Skinned corpse of wolf discovered in Washington State

State won’t say from which pack

This is bad news for Washington’s small wolf population but it sounds like the the case of a previous poaching incident from 2009 is still open and progressing. We’ve heard rumors that charges may be filed soon in the poaching of wolves from the Lookout Pack in north central Washington. The Lookout Pack is very important genetically because it came on its own from southwestern British Columbia, far from where the wolves reintroduced to Central Idaho and Yellowstone came from. They are also fully protected under the Endangered Species Act and the sentence for anyone convicted of killing them could be pretty severe.

Skinned corpse of wolf discovered, but state won’t say from which pack.
Conservation Northwest

257 Responses to “Skinned corpse of wolf discovered in Washington State”

  1. jon Says:

    I first found this story on hunting washington. What is troubling is that the hunters over there were calling whoever committed this crime a hero. We need to keep Washington wolves protected. This won’t 100% stop those wolf hating hunters from killing them, but it will stop most of them because they know if they get caught, they will be fined and maybe sent to jail and might lose their hunting privileges.

    • Daniel Berg Says:

      The same individuals that make slanderous statements about Scott Fitkin and claim that the Lookout Wolves have already sprung into 4 or 5 new packs in the Methow.

      • jon Says:

        Are you familiar with the website hunting washington? You should check that website out and see what they are saying about wolves Daniel. Calling law breakers/poachers heroes really shows you how extreme and hateful these people are of wolves. They see wildlife as theirs and no one elses. It’s really disturbing imo.

      • Daniel Berg Says:

        Jon,

        I try to read from a lot of different sites. I’m always curious to see different perspectives, even those I disagree with. So much to learn, so little time.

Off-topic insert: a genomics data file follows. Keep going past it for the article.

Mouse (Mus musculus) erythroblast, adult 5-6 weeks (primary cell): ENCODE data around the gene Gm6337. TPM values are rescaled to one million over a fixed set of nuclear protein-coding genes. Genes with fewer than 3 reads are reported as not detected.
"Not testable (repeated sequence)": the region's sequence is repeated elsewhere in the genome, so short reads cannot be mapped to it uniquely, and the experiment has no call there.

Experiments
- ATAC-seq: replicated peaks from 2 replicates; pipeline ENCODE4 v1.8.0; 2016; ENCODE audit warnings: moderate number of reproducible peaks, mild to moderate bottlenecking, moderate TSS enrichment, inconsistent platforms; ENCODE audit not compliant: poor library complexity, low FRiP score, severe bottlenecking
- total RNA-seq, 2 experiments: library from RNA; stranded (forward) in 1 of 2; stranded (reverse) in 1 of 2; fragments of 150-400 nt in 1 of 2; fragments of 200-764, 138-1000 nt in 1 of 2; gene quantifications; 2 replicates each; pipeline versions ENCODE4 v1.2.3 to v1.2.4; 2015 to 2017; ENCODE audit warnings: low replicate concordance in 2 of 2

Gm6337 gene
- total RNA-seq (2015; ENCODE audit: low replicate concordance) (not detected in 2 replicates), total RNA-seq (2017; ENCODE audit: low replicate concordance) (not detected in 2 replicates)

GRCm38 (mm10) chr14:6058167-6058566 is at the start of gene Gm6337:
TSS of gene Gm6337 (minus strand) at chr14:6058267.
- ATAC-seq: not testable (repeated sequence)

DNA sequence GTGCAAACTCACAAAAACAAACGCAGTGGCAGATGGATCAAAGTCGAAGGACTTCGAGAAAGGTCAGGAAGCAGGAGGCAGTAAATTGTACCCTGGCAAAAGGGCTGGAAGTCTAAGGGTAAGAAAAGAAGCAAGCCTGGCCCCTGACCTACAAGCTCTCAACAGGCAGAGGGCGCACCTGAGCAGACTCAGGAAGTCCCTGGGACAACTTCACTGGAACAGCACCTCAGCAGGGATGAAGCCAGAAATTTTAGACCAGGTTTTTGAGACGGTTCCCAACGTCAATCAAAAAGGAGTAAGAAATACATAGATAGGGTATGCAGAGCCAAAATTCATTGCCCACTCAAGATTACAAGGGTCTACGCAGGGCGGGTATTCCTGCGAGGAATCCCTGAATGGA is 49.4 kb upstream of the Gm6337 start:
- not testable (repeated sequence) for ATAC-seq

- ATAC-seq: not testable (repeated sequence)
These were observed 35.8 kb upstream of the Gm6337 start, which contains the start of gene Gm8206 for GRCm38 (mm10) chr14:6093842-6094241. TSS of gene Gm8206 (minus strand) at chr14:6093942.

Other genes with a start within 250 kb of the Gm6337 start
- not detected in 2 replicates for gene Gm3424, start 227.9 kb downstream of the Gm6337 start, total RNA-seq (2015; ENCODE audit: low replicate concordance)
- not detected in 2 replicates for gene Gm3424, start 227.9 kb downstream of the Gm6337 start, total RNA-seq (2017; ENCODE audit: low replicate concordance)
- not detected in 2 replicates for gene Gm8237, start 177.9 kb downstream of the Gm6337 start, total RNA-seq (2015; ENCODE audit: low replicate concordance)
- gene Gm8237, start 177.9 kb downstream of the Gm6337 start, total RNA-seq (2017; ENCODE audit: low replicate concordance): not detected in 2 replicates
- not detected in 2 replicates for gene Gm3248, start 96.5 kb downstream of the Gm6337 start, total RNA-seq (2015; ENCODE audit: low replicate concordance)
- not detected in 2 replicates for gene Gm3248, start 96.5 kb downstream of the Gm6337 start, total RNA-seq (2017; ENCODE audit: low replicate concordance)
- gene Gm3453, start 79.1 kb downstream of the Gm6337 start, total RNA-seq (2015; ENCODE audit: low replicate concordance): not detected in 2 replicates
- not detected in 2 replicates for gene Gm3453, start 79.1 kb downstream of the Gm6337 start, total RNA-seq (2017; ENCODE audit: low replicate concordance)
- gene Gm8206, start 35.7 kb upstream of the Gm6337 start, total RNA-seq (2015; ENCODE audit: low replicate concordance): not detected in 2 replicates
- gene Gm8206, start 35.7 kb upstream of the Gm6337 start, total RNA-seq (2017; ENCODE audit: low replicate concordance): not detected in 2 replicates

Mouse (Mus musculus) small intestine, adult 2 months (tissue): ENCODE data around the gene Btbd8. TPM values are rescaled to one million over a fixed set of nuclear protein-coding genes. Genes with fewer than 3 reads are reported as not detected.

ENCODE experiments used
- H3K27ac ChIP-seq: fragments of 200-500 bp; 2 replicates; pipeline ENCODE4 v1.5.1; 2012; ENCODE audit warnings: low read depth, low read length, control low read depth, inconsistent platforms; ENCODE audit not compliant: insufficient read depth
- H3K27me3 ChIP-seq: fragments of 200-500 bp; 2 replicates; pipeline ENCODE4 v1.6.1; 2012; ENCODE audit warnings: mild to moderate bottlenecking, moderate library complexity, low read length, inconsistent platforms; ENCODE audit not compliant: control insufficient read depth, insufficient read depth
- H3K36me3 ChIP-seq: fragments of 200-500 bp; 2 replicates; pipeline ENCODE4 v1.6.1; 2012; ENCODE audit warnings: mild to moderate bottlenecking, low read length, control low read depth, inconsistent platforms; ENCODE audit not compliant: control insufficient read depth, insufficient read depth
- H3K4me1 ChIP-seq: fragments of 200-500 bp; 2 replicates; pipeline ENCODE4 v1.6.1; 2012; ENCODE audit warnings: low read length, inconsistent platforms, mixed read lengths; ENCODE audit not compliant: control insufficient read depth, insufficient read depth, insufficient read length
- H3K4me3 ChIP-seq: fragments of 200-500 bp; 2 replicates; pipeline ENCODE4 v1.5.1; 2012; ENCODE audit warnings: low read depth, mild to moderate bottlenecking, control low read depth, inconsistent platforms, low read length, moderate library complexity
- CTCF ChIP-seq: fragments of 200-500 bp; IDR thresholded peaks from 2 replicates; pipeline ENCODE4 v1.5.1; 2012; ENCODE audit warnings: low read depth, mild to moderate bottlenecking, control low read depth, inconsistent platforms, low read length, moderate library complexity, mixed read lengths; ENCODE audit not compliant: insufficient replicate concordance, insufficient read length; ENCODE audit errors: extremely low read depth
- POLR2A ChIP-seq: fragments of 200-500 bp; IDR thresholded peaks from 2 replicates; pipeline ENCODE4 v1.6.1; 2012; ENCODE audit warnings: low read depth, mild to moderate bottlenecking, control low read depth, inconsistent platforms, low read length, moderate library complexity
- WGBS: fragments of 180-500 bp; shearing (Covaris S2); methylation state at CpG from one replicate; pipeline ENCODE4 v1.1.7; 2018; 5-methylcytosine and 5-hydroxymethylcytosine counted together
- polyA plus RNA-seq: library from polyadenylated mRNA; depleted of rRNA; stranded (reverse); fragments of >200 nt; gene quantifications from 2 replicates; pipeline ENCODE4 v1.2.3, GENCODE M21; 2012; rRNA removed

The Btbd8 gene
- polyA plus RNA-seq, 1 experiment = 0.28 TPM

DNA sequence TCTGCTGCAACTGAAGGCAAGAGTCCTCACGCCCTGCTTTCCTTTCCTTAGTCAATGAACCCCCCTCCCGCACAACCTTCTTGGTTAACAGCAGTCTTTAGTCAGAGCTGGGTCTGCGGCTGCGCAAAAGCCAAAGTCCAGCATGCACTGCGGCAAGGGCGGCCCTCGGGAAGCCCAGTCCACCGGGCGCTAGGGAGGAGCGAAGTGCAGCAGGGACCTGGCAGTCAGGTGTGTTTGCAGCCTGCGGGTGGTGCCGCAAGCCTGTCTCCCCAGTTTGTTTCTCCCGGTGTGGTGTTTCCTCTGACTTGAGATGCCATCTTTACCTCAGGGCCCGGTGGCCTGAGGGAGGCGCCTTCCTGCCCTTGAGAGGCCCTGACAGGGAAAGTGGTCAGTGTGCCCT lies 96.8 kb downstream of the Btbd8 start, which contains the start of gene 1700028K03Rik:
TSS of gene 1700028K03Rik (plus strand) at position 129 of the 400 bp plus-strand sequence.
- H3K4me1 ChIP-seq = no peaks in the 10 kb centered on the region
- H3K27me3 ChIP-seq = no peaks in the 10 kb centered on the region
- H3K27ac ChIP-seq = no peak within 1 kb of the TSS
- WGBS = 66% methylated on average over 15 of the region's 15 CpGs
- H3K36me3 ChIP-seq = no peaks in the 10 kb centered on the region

What people who support poaching for one reason or another don’t realize is how much they give up in return for that belief. In one small way they are contributing to the destruction of something that deep down they hold very dear.

      • Phil Says:

        jon: I think I know what you are talking about in that particular website. If it is not the exact one, I read a similar website posted by a man who basically flaunts his Christianity on the entire website. He has a photo of a male lion, but refers to wolves in almost every link to the site.

    • william huard Says:

      Does anyone think that the attitude of these “hunters” calling the idiots that poached this wolf a hero will help to advance their cause with the majority of Americans that hate this bullshit? Every time they do this is one more nail in the coffin.

  2. Connie Says:

    Could someone please explain to me why charges have not been filed in the Twisp wolf killing? Seems that it would be an open and shut case with the physical evidence and self-incriminating statements.

  3. mikarooni Says:

    Ken writes, “the sentence for anyone convicted of killing them could be pretty severe.” …and jon writes, “if they get caught, they will be fined and maybe sent to jail and might lose their hunting privileges.” …and huard writes, “Every time they do this is one more nail in the coffin.”

    Yeah, right, so why is Rex Rammell still walking around getting treated to free dinners? The situation is out of control; poachers, even poachers of listed species, get a slap on the wrist.

  4. Ann Sydow Says: